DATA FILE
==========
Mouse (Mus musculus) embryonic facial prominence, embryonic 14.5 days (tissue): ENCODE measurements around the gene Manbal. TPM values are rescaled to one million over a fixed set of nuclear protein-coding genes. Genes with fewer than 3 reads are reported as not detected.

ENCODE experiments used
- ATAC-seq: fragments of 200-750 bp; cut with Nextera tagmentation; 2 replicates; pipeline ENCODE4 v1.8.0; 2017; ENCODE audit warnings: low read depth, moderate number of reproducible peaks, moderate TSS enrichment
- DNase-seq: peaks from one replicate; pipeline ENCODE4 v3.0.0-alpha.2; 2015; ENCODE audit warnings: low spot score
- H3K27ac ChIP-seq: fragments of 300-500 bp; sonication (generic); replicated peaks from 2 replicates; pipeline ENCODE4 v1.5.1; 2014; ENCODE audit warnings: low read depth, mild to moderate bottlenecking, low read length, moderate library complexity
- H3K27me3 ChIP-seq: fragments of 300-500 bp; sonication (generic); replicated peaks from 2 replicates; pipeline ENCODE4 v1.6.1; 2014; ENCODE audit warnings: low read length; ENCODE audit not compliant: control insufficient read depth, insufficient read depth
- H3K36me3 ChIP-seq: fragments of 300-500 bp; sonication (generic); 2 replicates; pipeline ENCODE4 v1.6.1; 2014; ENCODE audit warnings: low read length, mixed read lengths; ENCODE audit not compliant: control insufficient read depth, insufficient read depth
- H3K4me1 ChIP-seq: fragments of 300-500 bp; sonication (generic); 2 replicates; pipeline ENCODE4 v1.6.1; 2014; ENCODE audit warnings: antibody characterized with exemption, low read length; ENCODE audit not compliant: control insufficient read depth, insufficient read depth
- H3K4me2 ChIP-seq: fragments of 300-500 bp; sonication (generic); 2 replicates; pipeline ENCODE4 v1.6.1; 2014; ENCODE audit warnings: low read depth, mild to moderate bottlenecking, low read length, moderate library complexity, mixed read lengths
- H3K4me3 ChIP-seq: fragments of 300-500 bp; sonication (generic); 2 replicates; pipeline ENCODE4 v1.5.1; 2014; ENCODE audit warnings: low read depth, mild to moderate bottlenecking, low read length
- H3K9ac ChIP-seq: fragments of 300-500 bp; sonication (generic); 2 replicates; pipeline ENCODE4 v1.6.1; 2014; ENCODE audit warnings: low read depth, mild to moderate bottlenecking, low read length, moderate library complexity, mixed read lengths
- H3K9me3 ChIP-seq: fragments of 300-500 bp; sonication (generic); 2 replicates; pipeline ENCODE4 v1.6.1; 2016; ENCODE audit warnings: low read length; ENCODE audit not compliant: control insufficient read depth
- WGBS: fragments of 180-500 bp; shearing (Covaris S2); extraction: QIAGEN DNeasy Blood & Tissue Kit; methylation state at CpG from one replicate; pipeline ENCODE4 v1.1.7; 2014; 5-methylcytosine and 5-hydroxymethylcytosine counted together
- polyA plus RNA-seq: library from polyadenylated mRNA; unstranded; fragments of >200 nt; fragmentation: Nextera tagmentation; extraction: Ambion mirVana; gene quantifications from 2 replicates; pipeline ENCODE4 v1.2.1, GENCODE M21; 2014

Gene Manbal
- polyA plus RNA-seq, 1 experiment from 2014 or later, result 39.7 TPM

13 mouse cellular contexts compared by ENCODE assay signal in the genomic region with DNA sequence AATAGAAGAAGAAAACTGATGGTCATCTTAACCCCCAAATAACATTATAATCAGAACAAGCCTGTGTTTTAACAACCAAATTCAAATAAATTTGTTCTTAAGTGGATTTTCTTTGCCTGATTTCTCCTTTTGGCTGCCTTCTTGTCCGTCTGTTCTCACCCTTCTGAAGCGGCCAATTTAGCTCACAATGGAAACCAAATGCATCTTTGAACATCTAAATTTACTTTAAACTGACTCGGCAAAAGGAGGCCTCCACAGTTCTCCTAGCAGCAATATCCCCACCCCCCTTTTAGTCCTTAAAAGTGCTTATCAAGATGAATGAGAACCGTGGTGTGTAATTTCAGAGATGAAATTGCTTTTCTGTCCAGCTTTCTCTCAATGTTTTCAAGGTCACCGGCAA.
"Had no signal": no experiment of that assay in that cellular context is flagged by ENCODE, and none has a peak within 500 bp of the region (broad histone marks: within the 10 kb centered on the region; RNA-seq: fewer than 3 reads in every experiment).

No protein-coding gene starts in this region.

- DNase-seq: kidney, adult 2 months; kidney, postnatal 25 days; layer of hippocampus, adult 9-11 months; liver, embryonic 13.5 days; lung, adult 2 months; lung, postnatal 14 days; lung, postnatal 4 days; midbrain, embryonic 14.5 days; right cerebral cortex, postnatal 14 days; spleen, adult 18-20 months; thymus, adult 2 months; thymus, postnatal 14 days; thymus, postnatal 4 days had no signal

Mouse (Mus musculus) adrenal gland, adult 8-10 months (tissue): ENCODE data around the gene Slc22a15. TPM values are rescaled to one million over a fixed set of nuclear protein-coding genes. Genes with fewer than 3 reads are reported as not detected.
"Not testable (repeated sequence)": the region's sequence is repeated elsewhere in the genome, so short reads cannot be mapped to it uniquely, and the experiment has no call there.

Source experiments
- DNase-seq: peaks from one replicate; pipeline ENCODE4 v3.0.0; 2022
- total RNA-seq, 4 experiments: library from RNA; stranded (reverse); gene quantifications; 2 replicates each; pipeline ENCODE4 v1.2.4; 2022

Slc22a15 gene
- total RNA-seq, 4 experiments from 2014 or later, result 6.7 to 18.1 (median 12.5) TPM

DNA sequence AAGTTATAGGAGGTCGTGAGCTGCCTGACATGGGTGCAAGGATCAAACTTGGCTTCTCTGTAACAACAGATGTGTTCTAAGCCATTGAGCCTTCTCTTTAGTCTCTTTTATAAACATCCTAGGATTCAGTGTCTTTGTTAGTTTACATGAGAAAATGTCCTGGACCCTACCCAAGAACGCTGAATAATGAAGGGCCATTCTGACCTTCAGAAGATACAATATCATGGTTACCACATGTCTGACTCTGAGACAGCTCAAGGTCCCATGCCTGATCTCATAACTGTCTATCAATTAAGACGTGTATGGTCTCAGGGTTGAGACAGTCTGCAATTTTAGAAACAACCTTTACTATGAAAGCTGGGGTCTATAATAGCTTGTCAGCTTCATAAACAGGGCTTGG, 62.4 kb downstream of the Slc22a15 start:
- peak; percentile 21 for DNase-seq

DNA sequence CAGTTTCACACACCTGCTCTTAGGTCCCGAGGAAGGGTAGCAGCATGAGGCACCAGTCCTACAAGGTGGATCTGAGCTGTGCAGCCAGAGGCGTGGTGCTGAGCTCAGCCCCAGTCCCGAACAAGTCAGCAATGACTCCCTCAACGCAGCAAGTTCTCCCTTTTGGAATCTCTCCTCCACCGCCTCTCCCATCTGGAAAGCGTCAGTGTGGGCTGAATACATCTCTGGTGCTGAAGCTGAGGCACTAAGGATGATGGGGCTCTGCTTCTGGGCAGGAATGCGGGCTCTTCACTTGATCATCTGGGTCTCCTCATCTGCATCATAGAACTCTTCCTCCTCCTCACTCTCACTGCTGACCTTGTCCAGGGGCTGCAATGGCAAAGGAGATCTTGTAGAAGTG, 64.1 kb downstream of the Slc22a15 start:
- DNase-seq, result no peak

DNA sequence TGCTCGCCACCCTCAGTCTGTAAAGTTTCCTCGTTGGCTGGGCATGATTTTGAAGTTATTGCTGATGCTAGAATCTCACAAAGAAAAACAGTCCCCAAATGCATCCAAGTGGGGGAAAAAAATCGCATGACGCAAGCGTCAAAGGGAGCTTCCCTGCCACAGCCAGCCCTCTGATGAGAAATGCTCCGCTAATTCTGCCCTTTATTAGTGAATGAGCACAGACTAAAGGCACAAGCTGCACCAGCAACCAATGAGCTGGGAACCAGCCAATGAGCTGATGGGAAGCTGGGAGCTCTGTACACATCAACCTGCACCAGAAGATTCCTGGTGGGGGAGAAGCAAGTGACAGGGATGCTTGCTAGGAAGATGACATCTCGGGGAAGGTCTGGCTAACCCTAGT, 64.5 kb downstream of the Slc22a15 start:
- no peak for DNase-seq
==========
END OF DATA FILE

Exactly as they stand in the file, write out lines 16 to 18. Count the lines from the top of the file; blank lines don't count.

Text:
- polyA plus RNA-seq, 1 experiment from 2014 or later, result 39.7 TPM

13 mouse cellular contexts compared by ENCODE assay signal in the genomic region with DNA sequence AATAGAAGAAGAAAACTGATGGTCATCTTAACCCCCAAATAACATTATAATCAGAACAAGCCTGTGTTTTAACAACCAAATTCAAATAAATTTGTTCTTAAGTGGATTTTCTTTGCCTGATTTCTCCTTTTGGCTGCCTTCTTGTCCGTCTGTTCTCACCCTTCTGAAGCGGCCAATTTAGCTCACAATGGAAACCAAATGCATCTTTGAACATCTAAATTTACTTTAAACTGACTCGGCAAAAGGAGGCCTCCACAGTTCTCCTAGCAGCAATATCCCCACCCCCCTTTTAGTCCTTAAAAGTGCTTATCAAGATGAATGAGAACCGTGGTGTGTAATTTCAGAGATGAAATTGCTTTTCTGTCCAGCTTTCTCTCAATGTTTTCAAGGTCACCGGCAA.
"Had no signal": no experiment of that assay in that cellular context is flagged by ENCODE, and none has a peak within 500 bp of the region (broad histone marks: within the 10 kb centered on the region; RNA-seq: fewer than 3 reads in every experiment).